# Extended real-valued function

1. Jun 28, 2010

### wayneckm

Hello all,

Recently I came across the following statement:

What happens when a convex function f achieves the value −1 at some point xo? Usually, a degenerate behaviour occurs. For instance, suppose that f is defined on R, and f(0) =
− infinity. If f(1) is finite (say), then one must have f(x) = −1 for all 0 <= x < 1 and f(x) = +infinity for all x > 1.

Apparently there is no restriction on the function characteristics, e.g. continuity, on f, why is it a "MUST"? If f is continuous (is this allowed for extended real-valued function?), it seems this is not a "MUST".

Or please kindly advise me on the definition of extended real-valued function as well as its characteristics.

Thanks very much.

2. Jun 28, 2010

### Hurkyl

Staff Emeritus
Surely there's at least one typo in there?

Anyways, I don't think the term "convex function" really makes sense in this context.

3. Jun 28, 2010

### wayneckm

Oops, I think I omiited the assumption of convexity in f.

For $$0 \leq \alpha < 1$$, by convexity, we have $$f(\alpha) \leq \alpha f(0) + (1-\alpha) f(1) \; \Rightarrow \; f(\alpha) \leq -\infty$$, so we deduce that $$f(x) = -\infty \quad \forall x \in [0,1)$$

Similarly we can prove $$f(x) = +\infty \quad \forall x \in (1,+\infty)$$ otherwise it would violate the assumption of convexity, in particular at $$f(1)$$ which is finite.

4. Jun 28, 2010

### Hurkyl

Staff Emeritus
Alas, convexity is violated anyways: we have now shown the right hand side of
$$f(1) \leq (1/2) f(0) + (1/2) f(2)$$​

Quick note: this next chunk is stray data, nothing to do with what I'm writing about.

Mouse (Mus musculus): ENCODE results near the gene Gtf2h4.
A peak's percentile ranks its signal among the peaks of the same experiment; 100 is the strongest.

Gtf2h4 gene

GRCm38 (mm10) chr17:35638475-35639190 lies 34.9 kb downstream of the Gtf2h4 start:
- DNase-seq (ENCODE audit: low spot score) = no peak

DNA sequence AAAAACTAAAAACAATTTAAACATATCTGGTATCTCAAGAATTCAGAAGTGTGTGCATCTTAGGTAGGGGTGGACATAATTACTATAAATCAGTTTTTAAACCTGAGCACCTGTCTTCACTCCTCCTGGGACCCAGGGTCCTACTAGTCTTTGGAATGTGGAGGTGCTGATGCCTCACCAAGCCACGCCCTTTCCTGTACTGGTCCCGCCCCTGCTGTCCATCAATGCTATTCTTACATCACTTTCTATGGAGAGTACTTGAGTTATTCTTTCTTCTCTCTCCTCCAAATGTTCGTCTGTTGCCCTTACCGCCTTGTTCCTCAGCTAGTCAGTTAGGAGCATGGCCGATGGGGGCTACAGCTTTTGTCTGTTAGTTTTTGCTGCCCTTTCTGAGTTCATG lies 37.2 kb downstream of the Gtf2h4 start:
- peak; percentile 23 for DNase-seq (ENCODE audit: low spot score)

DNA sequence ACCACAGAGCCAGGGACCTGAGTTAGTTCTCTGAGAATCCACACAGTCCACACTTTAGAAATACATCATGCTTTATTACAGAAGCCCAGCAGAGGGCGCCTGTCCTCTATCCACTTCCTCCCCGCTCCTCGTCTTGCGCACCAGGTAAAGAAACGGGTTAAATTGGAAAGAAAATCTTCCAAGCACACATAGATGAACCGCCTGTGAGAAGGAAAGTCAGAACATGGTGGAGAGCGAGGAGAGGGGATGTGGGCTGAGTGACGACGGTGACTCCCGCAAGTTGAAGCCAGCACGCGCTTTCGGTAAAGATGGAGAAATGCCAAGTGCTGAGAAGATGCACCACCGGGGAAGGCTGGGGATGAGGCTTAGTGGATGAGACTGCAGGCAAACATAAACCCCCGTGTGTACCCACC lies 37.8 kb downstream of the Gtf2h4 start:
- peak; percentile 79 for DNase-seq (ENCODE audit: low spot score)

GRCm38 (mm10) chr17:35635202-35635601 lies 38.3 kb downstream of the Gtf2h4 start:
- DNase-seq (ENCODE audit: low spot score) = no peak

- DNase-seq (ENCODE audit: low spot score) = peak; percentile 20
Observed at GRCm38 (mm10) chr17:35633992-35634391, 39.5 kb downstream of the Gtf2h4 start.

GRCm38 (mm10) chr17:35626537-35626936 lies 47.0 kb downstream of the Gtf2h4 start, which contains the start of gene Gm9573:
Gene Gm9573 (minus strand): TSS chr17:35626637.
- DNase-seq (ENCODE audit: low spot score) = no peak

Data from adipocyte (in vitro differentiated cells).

must be undefined. (being of the form $(+\infty) + (-\infty)$)

5. Jun 28, 2010

### wayneckm

So it seems the results rely on whether one define the operation $$+\infty + -\infty$$? And are we free to define this kind of operation in the extended real number system?

6. Jun 28, 2010

### Hurkyl

Staff Emeritus
In the extended real number system, $(+\infty) + (-\infty)$ is undefined.

There is, of course, nothing stopping you from defining a different number system in whatever way you like whose numbers are extended real numbers.

More fruitful is to come up with an appropriate definition for the extended reals, rather than try to force a definition meant for standard reals to work.

Now that I think more about it, I suspect "convex function" really is a reasonable notion for extended real numbers. I would guess its definition would be equivalent to:
f is convex iff the set of all real numbers (x,y) satisfying $y \geq f(x)$ is a convex subset of the plane​
(One could write an equivalent definition in terms of the algebraic identity you used, but with ad hoc additions to treat the cases where the function is somewhere infinite)